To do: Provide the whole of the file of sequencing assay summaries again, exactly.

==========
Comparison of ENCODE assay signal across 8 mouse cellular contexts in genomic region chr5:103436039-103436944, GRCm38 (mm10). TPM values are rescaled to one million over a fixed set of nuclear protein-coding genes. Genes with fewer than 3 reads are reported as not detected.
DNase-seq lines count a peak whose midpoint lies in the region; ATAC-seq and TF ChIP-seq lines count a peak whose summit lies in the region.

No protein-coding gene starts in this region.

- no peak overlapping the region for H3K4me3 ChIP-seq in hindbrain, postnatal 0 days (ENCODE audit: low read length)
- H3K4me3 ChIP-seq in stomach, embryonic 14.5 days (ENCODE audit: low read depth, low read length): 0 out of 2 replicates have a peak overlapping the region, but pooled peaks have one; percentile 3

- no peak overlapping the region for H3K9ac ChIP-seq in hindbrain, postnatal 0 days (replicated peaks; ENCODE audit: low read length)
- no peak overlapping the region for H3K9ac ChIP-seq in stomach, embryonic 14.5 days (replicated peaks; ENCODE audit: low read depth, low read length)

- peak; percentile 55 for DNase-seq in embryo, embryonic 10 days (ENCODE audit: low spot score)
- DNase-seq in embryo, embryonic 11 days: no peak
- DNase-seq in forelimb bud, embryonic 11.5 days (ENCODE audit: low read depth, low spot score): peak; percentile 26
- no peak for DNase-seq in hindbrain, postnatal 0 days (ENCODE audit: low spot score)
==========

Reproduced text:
Comparison of ENCODE assay signal across 8 mouse cellular contexts in genomic region chr5:103436039-103436944, GRCm38 (mm10). TPM values are rescaled to one million over a fixed set of nuclear protein-coding genes. Genes with fewer than 3 reads are reported as not detected.
DNase-seq lines count a peak whose midpoint lies in the region; ATAC-seq and TF ChIP-seq lines count a peak whose summit lies in the region.

No protein-coding gene starts in this region.

- no peak overlapping the region for H3K4me3 ChIP-seq in hindbrain, postnatal 0 days (ENCODE audit: low read length)
- H3K4me3 ChIP-seq in stomach, embryonic 14.5 days (ENCODE audit: low read depth, low read length): 0 out of 2 replicates have a peak overlapping the region, but pooled peaks have one; percentile 3

- no peak overlapping the region for H3K9ac ChIP-seq in hindbrain, postnatal 0 days (replicated peaks; ENCODE audit: low read length)
- no peak overlapping the region for H3K9ac ChIP-seq in stomach, embryonic 14.5 days (replicated peaks; ENCODE audit: low read depth, low read length)

- peak; percentile 55 for DNase-seq in embryo, embryonic 10 days (ENCODE audit: low spot score)
- DNase-seq in embryo, embryonic 11 days: no peak
- DNase-seq in forelimb bud, embryonic 11.5 days (ENCODE audit: low read depth, low spot score): peak; percentile 26
- no peak for DNase-seq in hindbrain, postnatal 0 days (ENCODE audit: low spot score)